School Budget Would Rise 10 Percent with 'Level Services'

School Superintendent Michael Harvey unveiled the cost of a so-called "level services budget" on Thursday night to the School Committee.

The fiscal 2014 Hamilton-Wenham Regional School District budget would require 10 percent more money from each town if services were to remain the same as offered this year, Superintendent Michael Harvey said on Thursday night.

The gap has little to do with increased spending – the same level of services next year will cost $247,873, or .9 percent, more in fiscal 2014 than fiscal 2013, which ends on June 30, 2012. Harvey called that "actually good." The gap can be traced mostly to one-time revenue in the 2013 budget that is not currently part of the 2014 budget.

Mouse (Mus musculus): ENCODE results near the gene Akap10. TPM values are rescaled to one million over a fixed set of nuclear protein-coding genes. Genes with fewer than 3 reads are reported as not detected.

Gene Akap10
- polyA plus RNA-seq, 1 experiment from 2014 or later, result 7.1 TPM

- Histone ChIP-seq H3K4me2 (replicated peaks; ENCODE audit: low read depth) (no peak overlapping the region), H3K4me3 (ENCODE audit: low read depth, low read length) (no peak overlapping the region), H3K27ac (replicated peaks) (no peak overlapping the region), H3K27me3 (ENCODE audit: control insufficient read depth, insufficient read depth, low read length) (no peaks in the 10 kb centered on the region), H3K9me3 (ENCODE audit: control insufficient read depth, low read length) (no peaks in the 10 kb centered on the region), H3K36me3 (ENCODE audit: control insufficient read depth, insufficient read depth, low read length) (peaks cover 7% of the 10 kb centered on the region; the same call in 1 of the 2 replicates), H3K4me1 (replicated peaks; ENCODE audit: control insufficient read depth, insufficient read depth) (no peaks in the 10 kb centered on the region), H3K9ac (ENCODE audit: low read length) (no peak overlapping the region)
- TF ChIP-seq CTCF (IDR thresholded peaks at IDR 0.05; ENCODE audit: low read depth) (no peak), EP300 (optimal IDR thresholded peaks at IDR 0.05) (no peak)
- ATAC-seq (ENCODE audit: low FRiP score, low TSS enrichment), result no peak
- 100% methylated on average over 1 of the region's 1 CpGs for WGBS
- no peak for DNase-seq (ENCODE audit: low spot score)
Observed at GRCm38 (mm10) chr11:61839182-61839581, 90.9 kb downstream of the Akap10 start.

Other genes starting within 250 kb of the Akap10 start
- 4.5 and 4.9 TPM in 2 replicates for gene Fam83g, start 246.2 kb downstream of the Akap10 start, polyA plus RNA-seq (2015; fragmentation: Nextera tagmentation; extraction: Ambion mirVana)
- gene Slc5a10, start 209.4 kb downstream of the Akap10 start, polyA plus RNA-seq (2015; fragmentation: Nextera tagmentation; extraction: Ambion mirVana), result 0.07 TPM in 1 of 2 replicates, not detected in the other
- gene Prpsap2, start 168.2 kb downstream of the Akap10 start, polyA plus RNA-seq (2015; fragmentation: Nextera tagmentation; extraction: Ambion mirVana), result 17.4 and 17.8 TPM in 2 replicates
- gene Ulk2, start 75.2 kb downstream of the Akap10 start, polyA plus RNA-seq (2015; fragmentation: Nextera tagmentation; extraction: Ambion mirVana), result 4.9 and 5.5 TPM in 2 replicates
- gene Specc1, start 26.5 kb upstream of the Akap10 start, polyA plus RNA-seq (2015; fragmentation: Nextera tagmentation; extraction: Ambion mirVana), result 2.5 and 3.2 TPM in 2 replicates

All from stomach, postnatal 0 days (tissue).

The 2013 budget uses $1.49 million from the district’s excess and deficiency, or E  and D fund, which is essentially a savings account made up of previous year’s fund balances, plus $592,698 that was transferred from the accumulated money in revolving funds, such as the kindergarten fund where fees had been deposited for years but not allocated toward the associated costs in the budget.

The $28.87 million in spending this year would go up to $29.12 million in 2014 with level services, Harvey said. But revenue, besides taxes from the two towns, will drop about $2.08 million from $5.96 million to $3.86 million. That would mean the so-called assessment to each town would go up by 10 percent to fund the 2014 budget with level services and no further non-property tax revenue.

The process to develop the so-called “level services budget” has involved “scrubbing down” the budget, removing unused lines in the budget software and making sure each position in the budget has a specific staff member’s name associated with it, Harvey said. Along with each staff member's salary or hourly pay is any associated stipends and longevity pay for that specific employee.

"We haven't changed any people," Harvey said.